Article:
Information for customers affected financially by coronavirus


This is a difficult time for so many people.

We've tried to answer a couple of questions you might have if you're in employment and are ill or affected by coronavirus.

We've split this information into sections to make it easier for you to find what's relevant to you.

1 - Ill or self-isolating due to coronavirus


Assuming you cannot work from home:

  1. Are you entitled to contractual sick pay?
  2. Could you take annual leave instead?
  3. Check entitlement to Statutory Sick Pay (SSP)
  4. Check entitlement to benefits (section 3)

Your rights to Statutory Sick Pay (SSP) depend on your employment status and earnings.

If you’re an employee and earn at least £120 a week, you will be able to get £95.85 per week for up to 28 weeks. Normally you must be off for at least four days in a row, but the government has announced SSP will be paid from the first day you are off sick if it is related to coronavirus.

If your employer refuses to pay SSP, or is not paying you the full amount, you should contact the HM Revenue and Customs statutory payment dispute team:

Telephone: 03000 560 630

Monday to Thursday: 8.30am to 5pm

Friday: 8.30am to 4.30pm


If you’re self-employed, a contractor, work on a freelance basis, in the gig economy or on a zero hours contract, your rights to sick pay and time off are much more limited.

Unless it has been agreed as part of your contract, you will not be entitled to Statutory Sick Pay, sick leave or paid holiday leave.

If you are unable to get Statutory Sick Pay, you may be able to claim other benefits. See further below.

2 - Lost income due to coronavirus affecting employment


On Friday 20 March the government announced a job retention scheme employers can access to fund 80% of every employees wages up to £2,500 per month for three months initially, backdated to 1 March 2020. This will be available to employers who have ‘furloughed’ workers – i.e. they have retained them as employed but have no work for them. The scheme is intended to encourage employers to do this instead of making employees redundant.

Therefore, in the first instance please speak to your employer about whether they can retain you on these lower wages. Your employer can choose to top up your earnings to full pay but do not have to.

If you have been made redundant due to coronavirus affecting your employer’s business before this announcement, you may wish to discuss with your former employer about whether they can take you back on as a furloughed worker.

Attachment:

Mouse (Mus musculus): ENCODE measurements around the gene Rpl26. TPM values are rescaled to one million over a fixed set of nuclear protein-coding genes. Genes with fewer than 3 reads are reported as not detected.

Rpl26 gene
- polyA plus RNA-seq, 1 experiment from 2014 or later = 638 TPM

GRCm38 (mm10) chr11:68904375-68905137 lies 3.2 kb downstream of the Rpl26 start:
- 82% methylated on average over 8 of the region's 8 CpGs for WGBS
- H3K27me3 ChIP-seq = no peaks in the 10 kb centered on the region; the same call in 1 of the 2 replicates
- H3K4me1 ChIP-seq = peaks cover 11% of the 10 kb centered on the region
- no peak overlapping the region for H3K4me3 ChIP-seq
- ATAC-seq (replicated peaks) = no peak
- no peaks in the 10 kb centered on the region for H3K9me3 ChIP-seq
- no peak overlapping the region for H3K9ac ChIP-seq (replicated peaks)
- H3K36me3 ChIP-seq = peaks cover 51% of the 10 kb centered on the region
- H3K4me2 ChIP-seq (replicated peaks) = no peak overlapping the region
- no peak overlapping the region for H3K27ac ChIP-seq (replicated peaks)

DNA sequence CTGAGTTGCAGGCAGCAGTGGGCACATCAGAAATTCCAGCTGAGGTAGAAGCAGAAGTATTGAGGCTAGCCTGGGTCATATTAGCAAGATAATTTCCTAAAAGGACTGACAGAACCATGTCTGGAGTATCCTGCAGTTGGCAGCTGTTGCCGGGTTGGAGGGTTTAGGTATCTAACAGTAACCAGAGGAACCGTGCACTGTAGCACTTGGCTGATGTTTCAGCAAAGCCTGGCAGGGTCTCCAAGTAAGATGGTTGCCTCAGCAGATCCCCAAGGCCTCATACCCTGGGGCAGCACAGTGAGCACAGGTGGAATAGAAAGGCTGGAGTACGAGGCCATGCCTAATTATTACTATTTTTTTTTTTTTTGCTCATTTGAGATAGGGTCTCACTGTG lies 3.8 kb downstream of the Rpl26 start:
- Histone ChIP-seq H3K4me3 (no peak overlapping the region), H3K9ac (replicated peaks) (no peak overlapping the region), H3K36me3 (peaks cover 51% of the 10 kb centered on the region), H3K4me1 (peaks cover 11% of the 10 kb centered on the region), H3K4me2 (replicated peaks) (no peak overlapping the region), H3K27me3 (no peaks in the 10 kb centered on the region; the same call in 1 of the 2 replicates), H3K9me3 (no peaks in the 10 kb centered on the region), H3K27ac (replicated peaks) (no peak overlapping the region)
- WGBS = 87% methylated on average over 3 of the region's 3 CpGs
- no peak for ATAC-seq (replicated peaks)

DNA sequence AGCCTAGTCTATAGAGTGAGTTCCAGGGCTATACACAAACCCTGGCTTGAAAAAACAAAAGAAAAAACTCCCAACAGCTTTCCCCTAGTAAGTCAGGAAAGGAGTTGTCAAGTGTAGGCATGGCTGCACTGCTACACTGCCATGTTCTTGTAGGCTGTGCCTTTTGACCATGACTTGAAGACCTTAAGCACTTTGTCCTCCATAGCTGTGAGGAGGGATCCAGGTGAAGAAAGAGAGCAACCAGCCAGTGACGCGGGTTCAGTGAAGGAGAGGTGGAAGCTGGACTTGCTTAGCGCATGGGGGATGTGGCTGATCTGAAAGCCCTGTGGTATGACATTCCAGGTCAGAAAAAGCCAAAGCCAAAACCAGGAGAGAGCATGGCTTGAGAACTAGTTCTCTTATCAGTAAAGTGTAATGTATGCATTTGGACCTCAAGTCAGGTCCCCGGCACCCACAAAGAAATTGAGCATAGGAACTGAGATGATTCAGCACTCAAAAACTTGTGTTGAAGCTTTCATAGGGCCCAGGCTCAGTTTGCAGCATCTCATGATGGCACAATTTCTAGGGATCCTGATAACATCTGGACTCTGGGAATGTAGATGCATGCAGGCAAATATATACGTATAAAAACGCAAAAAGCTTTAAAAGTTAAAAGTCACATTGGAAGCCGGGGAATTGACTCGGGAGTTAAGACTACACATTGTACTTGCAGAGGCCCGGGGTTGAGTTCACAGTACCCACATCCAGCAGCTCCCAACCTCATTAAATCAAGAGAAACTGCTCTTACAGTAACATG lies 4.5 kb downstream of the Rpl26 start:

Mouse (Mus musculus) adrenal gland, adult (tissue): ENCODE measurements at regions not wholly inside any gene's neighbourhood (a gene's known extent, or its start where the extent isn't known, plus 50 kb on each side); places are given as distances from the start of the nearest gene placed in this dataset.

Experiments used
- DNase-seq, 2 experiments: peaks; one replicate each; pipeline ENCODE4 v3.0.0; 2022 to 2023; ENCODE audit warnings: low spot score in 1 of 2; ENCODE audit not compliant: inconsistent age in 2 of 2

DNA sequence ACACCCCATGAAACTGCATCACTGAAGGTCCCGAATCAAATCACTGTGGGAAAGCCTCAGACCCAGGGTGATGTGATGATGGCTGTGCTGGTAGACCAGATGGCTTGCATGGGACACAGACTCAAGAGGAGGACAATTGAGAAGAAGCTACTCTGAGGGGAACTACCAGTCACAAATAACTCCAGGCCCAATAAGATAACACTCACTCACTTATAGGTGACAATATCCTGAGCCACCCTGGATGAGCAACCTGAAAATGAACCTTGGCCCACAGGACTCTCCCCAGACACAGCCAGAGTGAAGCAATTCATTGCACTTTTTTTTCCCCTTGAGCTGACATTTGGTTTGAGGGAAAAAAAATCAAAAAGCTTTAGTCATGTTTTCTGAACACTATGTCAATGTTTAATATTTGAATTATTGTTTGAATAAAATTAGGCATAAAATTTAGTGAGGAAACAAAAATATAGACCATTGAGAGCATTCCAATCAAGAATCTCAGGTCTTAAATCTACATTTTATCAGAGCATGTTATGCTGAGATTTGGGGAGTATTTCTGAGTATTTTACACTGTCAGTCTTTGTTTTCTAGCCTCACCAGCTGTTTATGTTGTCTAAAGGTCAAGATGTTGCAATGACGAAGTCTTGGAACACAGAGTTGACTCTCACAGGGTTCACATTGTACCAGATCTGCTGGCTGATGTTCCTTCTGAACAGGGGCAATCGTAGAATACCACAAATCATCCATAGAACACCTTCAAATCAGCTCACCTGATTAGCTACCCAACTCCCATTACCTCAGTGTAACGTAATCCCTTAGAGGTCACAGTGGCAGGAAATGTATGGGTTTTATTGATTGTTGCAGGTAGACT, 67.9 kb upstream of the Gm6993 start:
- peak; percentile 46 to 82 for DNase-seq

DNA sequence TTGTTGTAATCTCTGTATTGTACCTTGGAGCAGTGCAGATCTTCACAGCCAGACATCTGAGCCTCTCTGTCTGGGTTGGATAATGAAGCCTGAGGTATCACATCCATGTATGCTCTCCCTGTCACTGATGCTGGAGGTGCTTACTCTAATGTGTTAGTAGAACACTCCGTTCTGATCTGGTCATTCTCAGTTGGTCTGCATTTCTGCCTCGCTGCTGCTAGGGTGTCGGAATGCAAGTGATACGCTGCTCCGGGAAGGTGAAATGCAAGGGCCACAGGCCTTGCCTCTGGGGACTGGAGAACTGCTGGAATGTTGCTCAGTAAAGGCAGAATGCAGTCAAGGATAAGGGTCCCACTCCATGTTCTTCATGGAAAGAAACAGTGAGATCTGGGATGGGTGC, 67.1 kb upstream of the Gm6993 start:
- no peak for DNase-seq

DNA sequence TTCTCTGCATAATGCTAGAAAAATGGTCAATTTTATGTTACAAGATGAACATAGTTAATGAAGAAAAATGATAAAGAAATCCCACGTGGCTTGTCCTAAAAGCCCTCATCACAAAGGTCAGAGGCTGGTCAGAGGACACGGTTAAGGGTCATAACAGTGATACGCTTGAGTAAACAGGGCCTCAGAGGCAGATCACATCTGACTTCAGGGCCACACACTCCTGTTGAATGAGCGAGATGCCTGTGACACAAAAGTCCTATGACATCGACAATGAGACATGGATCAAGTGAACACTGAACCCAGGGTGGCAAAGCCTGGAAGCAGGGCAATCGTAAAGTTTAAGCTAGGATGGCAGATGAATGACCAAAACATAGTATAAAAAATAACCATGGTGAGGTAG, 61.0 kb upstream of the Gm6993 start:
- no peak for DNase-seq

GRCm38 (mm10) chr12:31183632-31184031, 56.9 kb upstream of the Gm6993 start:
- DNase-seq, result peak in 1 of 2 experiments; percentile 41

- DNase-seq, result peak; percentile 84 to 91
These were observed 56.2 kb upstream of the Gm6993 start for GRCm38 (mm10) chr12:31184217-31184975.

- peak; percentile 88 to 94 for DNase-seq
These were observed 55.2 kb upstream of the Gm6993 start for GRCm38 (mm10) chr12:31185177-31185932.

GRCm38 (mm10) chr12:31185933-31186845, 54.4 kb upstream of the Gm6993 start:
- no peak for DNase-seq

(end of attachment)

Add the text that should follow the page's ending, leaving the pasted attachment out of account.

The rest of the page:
If you are furloughed on reduced pay, you may also be eligible for Universal Credit or an increase in current benefits or tax credits to top-up your loss of income.


On 26 March the government announced the self-employed will be able to claim a grant worth 80% of their trading profits from across 2016/17, 2017/18 and 2018/19 (max £2,500 per month) for at least three months, as long as they meet the following criteria:

  • have submitted your Income Tax Self-Assessment tax return for the tax year 2018-19 (you have until 23 April 2020 to file this)
  • traded in the tax year 2019-20
  • are trading when you apply, or would be except for COVID-19
  • intend to continue to trade in the tax year 2020-21
  • have lost trading/partnership trading profits due to COVID-19
  • more than half your income comes from self-employment
  • have trading profits of less than £50,000 in the 2018/19 year, or alternatively an average of less than £50,000 across the 2016/17, 2017/18 and 2018/19 years (if you started trading since April 2016, those returns you have filed will be taken into account).

The HMRC will be contacting those who could be eligible to invite them to claim the grant. The payment won’t be made until June at the earliest.

If you still need financial support before this date, you may need to consider claiming benefits (see below). Note that, whilst it is not yet clear, it is likely the grant will count as income for means-tested benefits.

3 - Benefits for working-age people

Am I entitled to benefits?

If you have lost income due to coronavirus and are in receipt of any means-tested benefits like Housing Benefit, Council Tax Support/Reduction, Universal Credit or Tax Credits, you should report your loss of income to the benefit offices managing your claim to see if your benefits can be increased. You may also be able to claim additional benefits – see below for a list.

Free school meals vouchers

The government has announced a scheme for parents who are entitled to free school meals to access support when their child cannot attend school. Free school meals are generally available for those on means-tested benefits: click here for more information and how to apply. To access the vouchers, you should contact your child’s school.

Note the government has announced a one-year increase to the rates of Universal Credit, Housing Benefit and Working Tax Credits worth £1,000 starting from 6 April 2020. This means more people will be entitled to some help than before.

If you are not claiming any benefits and have lost income, then you may be able to make a new claim for one or several of the benefits below:

4 - Benefits for pensioners

If you (and your partner if you have one) have reached your state pension age, you may be able to claim Pension Credit (which provides an income top-up) and Housing Benefit (for help with rent) instead.

To claim Pension Credit, call 0800 99 1234

To claim Housing Benefit, contact your local authority.

If you are a couple and one of you is over their pension age and one is under, and you get Pension Credit or Housing Benefit, then you may be able to make a claim for the other. However, if you get neither, then you will need to consider the other benefits listed further above.

5 - Seek advice

For further advice, our Benefit and Money Advice team may be able to help.

Visit their dedicated page to find out more.